Latest News On Missouri

Latest Kaiser Health News Stories

KHN’s ‘What the Health?’: Congress Shelves Covid Funding for Now

KHN Original

The Biden administration’s request for billions more in funding to fight covid-19 hit a snag on Capitol Hill this week, as Democrats objected to Republican demands that money allocated to states but not yet spent be reclaimed. Meanwhile, the big annual spending bill about to cross the finish line addresses other health policy changes, such as giving the FDA authority to regulate “synthetic” nicotine. Joanne Kenen of the Johns Hopkins Bloomberg School of Public Health and Politico, Rachel Cohrs of Stat, and Jessie Hellmann of Modern Healthcare join KHN’s Julie Rovner to discuss these issues and more. Plus, for extra credit, the panelists recommend their favorite health policy stories of the week they think you should read, too.

Missouri Takes Months to Process Medicaid Applications — Longer Than Law Allows

KHN Original

Missouri has more people waiting to have their Medicaid applications processed than it has approved since the expansion of the federal-state health insurance program. Although most states process Medicaid applications within a week, Missouri is taking, on average, more than two months. Patient advocates fear that means people will stay uninsured longer, leading them to postpone care or get stuck with high medical bills.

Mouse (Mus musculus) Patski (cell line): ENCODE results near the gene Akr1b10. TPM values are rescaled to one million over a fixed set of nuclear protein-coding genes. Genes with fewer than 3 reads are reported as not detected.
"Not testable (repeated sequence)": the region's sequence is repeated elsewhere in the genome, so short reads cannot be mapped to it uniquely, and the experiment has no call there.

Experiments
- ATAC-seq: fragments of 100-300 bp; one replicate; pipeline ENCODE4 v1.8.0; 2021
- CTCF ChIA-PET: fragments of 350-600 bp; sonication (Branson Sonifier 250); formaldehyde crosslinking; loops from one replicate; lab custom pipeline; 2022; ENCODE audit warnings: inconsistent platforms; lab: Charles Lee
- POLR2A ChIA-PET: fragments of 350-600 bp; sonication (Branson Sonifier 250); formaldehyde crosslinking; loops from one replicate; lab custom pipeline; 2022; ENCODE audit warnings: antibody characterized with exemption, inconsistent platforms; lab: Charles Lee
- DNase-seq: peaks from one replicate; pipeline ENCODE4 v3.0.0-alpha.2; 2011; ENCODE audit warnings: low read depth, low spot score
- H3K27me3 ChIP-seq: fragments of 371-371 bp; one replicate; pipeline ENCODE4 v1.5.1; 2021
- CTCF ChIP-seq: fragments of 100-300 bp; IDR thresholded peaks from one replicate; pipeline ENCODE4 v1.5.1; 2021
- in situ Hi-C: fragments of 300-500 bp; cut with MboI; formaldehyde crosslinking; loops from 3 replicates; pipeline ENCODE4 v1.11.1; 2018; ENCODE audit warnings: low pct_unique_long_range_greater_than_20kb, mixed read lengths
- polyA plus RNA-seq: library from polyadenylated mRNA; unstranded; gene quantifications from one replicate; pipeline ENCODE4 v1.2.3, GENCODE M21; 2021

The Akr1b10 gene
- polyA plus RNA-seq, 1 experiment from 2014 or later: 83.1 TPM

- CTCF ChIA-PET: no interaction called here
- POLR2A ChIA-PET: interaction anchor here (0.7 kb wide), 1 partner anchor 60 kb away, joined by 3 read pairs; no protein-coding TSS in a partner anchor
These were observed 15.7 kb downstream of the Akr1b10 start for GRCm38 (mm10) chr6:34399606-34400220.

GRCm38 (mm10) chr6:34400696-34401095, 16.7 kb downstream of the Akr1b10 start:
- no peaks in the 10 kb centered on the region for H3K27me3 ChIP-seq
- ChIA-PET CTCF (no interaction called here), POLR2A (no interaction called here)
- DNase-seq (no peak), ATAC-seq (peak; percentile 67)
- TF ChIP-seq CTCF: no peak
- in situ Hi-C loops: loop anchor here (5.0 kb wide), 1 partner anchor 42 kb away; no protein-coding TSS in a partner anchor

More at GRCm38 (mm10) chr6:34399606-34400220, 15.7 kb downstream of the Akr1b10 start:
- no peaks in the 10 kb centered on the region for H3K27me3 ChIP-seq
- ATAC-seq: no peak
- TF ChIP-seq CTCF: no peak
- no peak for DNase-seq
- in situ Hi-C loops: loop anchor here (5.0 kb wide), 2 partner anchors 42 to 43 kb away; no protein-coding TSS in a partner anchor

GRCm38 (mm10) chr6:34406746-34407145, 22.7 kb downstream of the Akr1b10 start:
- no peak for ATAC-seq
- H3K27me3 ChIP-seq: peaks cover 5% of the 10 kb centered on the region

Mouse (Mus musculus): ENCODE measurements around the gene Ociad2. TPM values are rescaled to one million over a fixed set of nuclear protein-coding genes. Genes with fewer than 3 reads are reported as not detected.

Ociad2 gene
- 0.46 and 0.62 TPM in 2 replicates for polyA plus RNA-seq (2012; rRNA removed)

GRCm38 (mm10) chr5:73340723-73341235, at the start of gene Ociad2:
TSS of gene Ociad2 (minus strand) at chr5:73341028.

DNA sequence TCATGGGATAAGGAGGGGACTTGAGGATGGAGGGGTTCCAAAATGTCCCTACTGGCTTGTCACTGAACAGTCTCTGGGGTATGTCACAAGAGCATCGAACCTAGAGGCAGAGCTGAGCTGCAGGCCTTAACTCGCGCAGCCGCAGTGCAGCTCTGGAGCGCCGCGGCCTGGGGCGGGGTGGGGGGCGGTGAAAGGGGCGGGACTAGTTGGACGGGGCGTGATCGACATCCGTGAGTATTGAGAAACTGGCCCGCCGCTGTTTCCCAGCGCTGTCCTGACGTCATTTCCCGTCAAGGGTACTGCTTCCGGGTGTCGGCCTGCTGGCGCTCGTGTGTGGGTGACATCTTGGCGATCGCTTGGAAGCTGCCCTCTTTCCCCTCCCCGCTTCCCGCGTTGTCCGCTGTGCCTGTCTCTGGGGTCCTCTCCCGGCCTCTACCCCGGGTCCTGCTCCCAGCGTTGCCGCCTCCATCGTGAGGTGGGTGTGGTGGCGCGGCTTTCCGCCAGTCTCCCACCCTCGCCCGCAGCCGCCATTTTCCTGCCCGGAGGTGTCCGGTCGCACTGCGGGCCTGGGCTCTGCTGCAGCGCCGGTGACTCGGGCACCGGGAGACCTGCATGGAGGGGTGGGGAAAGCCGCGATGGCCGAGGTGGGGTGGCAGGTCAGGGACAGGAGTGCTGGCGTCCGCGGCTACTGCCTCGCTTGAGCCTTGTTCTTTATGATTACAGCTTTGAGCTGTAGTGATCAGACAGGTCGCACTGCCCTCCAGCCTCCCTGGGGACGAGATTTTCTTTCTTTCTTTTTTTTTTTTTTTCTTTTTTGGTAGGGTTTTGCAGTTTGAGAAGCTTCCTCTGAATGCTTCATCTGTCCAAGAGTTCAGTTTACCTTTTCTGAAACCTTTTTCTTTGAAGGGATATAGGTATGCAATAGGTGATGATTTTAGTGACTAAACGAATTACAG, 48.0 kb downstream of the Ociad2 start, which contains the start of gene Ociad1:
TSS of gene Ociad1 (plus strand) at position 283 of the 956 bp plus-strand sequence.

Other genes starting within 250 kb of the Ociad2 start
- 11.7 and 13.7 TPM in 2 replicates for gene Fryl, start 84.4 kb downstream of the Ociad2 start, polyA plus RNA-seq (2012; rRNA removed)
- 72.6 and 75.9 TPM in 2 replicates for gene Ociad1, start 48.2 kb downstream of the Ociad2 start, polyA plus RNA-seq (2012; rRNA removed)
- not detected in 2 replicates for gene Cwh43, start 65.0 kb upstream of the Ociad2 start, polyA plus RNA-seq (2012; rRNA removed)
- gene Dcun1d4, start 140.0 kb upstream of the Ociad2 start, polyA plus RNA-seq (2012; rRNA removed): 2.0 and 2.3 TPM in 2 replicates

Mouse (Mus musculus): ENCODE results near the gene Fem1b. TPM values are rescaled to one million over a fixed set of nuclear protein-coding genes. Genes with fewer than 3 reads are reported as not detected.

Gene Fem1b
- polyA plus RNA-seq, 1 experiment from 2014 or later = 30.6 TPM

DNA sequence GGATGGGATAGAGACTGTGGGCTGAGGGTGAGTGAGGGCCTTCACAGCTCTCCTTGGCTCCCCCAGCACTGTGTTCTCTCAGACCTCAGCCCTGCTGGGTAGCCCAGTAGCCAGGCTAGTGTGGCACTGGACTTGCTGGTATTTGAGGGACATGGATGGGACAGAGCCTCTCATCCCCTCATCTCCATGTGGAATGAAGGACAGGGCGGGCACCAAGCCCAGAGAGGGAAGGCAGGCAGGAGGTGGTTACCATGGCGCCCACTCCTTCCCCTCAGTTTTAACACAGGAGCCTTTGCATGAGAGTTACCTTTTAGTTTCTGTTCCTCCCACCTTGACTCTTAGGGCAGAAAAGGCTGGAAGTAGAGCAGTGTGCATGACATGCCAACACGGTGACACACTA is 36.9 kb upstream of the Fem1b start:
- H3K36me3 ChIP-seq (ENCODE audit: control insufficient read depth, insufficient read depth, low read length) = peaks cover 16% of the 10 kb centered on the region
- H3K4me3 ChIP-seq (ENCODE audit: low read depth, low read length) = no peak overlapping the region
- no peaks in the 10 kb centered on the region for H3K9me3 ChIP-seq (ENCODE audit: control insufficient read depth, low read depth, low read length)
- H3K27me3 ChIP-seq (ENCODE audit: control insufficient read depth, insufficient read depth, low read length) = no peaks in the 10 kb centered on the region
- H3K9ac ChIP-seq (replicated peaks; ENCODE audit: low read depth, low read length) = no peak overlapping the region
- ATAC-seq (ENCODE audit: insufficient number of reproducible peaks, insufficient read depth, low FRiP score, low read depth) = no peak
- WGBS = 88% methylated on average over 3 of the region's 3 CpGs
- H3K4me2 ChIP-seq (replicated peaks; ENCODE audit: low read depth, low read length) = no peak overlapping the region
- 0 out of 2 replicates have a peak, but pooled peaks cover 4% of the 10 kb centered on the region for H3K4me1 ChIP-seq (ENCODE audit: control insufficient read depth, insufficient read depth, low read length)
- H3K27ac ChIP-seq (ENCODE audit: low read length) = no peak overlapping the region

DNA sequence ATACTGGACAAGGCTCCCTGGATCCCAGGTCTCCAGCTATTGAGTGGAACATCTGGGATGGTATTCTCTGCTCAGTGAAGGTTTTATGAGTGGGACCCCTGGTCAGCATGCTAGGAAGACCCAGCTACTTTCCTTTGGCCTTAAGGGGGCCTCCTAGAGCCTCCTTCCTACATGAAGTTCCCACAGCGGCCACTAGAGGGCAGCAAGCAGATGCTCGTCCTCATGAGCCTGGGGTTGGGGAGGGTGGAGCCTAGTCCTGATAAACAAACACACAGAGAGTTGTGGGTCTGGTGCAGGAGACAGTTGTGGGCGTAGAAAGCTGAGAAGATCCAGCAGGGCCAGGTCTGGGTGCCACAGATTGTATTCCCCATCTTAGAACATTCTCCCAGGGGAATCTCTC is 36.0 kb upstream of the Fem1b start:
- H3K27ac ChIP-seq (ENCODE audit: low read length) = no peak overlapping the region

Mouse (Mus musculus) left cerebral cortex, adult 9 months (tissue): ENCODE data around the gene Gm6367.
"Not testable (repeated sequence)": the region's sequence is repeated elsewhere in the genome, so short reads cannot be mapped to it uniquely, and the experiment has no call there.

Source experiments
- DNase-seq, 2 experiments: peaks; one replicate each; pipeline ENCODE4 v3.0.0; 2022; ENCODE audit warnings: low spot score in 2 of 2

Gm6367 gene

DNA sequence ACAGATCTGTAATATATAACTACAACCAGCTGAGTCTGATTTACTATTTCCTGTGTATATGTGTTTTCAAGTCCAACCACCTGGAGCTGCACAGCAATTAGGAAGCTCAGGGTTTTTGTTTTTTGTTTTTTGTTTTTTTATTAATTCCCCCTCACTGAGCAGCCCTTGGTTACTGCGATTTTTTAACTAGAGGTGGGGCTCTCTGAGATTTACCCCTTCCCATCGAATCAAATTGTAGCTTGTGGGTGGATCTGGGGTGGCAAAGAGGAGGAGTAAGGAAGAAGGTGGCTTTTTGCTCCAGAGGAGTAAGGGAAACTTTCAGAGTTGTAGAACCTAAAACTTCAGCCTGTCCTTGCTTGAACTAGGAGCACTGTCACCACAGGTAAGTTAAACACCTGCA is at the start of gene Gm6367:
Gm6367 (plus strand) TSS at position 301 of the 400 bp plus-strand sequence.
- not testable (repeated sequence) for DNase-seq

Missouri’s War on Public Health Shows Extent of National Rift

KHN Original

A public health official who said he was anti-abortion and anti-mandate for masks and covid vaccines did not pass the purity test of a Missouri senator who opposes covid public health restrictions. The senator killed the official’s nomination to be state health director, highlighting how hands may be tied in the nationwide fight against infectious diseases.

Faxes and Snail Mail: Will Pandemic-Era Flaws Unleash Improved Health Technology?

KHN Original

The covid-19 pandemic exposed how state and local governments’ severely outdated technology can hinder unemployment benefits, food stamps, Medicaid, vaccine registrations, and the flow of other critical information. Now, with hefty federal pandemic relief and unexpected tax windfalls, states may finally have the chance to revamp their information technology for health care and social services. But can they?